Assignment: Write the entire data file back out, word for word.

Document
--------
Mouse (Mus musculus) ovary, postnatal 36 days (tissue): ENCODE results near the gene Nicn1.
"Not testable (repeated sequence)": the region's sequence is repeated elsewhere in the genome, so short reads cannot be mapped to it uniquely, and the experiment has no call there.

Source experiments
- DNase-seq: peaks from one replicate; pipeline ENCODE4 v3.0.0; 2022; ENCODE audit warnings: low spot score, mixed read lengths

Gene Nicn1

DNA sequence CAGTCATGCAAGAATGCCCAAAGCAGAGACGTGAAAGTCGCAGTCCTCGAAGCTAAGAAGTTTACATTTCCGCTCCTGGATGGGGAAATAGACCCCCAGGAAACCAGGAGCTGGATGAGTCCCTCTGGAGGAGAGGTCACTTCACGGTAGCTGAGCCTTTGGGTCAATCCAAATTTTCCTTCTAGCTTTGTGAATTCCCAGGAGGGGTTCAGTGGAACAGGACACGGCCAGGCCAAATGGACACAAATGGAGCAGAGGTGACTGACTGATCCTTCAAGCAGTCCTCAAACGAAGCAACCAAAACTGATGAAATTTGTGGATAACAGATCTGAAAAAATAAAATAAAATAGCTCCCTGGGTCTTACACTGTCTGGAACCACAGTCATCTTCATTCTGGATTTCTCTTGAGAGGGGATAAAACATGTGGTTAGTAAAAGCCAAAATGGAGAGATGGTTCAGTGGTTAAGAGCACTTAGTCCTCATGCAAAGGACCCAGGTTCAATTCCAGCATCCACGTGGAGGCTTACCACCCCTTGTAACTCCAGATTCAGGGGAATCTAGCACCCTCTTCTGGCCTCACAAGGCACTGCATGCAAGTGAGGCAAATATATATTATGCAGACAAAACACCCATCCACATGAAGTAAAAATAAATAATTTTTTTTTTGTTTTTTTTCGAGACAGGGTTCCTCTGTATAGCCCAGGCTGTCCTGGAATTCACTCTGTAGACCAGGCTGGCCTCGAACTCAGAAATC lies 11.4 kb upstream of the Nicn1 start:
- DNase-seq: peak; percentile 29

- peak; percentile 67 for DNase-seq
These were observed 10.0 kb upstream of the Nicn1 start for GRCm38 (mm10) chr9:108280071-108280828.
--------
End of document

Mouse (Mus musculus) ovary, postnatal 36 days (tissue): ENCODE results near the gene Nicn1.
"Not testable (repeated sequence)": the region's sequence is repeated elsewhere in the genome, so short reads cannot be mapped to it uniquely, and the experiment has no call there.

Source experiments
- DNase-seq: peaks from one replicate; pipeline ENCODE4 v3.0.0; 2022; ENCODE audit warnings: low spot score, mixed read lengths

Gene Nicn1

DNA sequence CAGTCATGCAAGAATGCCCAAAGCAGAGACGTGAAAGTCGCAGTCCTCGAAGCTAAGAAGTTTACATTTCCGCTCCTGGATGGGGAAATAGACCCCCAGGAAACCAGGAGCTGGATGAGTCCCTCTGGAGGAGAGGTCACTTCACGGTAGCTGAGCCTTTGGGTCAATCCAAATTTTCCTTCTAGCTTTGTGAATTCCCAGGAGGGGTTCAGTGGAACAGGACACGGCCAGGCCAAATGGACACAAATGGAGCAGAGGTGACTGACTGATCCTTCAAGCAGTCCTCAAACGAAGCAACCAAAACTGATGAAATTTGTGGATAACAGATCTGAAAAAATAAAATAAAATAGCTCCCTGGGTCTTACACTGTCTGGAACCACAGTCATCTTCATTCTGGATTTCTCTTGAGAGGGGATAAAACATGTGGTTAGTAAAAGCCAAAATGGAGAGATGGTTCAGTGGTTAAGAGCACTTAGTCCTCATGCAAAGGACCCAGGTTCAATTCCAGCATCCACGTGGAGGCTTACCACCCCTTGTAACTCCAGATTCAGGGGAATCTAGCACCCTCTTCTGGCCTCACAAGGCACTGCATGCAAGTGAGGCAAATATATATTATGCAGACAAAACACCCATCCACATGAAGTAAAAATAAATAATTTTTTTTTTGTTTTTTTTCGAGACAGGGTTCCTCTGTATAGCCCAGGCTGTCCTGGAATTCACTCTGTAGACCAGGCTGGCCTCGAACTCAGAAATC lies 11.4 kb upstream of the Nicn1 start:
- DNase-seq: peak; percentile 29

- peak; percentile 67 for DNase-seq
These were observed 10.0 kb upstream of the Nicn1 start for GRCm38 (mm10) chr9:108280071-108280828.